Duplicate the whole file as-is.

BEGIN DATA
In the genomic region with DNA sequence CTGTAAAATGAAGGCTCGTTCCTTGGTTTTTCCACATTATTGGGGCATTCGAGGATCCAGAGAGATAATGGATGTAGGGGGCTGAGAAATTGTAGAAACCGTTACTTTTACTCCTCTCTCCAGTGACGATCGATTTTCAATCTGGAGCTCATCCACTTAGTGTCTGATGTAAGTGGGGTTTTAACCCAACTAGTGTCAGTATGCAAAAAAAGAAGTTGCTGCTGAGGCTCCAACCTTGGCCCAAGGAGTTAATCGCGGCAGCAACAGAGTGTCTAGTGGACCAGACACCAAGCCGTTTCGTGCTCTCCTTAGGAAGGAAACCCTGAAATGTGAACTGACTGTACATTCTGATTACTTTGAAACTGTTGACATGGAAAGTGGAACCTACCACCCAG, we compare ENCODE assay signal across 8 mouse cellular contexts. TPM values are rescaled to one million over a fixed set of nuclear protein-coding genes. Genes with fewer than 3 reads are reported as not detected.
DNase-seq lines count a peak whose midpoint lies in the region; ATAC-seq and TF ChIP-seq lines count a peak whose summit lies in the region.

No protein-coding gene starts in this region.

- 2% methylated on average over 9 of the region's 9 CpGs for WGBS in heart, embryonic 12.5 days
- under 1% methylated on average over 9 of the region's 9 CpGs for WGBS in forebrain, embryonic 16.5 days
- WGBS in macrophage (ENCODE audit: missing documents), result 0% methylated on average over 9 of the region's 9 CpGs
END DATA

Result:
In the genomic region with DNA sequence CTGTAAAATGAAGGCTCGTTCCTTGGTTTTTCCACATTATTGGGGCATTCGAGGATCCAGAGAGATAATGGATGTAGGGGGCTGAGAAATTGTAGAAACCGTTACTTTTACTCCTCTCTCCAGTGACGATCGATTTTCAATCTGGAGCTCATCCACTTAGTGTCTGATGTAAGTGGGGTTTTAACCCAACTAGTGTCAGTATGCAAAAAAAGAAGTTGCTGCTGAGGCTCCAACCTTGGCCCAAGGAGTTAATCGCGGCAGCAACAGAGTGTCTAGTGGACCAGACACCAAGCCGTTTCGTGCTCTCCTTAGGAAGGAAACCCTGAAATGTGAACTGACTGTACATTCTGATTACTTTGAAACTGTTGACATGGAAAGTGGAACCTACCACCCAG, we compare ENCODE assay signal across 8 mouse cellular contexts. TPM values are rescaled to one million over a fixed set of nuclear protein-coding genes. Genes with fewer than 3 reads are reported as not detected.
DNase-seq lines count a peak whose midpoint lies in the region; ATAC-seq and TF ChIP-seq lines count a peak whose summit lies in the region.

No protein-coding gene starts in this region.

- 2% methylated on average over 9 of the region's 9 CpGs for WGBS in heart, embryonic 12.5 days
- under 1% methylated on average over 9 of the region's 9 CpGs for WGBS in forebrain, embryonic 16.5 days
- WGBS in macrophage (ENCODE audit: missing documents), result 0% methylated on average over 9 of the region's 9 CpGs